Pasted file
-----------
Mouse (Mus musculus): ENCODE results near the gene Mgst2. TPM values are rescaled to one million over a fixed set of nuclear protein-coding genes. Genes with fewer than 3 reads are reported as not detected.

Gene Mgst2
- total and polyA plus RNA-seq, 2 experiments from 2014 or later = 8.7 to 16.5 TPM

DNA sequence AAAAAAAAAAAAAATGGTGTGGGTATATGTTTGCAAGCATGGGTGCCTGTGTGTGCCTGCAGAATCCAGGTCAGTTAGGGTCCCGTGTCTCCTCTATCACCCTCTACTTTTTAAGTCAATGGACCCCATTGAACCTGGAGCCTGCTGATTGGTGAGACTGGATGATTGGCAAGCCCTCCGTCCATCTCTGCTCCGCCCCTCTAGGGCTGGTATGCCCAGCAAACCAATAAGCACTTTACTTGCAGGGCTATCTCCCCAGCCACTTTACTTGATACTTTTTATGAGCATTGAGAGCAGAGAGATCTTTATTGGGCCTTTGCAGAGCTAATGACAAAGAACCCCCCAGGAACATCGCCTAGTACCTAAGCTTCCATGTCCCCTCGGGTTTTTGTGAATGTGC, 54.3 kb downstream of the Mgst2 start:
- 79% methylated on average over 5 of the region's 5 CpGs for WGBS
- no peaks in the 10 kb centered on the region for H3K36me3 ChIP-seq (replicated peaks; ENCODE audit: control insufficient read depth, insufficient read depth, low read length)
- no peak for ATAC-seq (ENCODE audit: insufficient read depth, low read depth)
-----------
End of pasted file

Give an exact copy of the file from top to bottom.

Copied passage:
Mouse (Mus musculus): ENCODE results near the gene Mgst2. TPM values are rescaled to one million over a fixed set of nuclear protein-coding genes. Genes with fewer than 3 reads are reported as not detected.

Gene Mgst2
- total and polyA plus RNA-seq, 2 experiments from 2014 or later = 8.7 to 16.5 TPM

DNA sequence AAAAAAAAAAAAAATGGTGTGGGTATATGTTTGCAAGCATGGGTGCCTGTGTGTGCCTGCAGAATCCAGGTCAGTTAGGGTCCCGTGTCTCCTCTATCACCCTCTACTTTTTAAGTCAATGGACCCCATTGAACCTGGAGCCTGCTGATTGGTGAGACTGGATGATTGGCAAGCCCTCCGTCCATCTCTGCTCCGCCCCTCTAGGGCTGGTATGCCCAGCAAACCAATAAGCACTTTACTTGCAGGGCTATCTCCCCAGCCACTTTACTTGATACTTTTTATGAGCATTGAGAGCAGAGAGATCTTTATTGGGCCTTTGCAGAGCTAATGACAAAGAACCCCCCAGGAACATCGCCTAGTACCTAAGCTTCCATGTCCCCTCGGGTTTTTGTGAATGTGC, 54.3 kb downstream of the Mgst2 start:
- 79% methylated on average over 5 of the region's 5 CpGs for WGBS
- no peaks in the 10 kb centered on the region for H3K36me3 ChIP-seq (replicated peaks; ENCODE audit: control insufficient read depth, insufficient read depth, low read length)
- no peak for ATAC-seq (ENCODE audit: insufficient read depth, low read depth)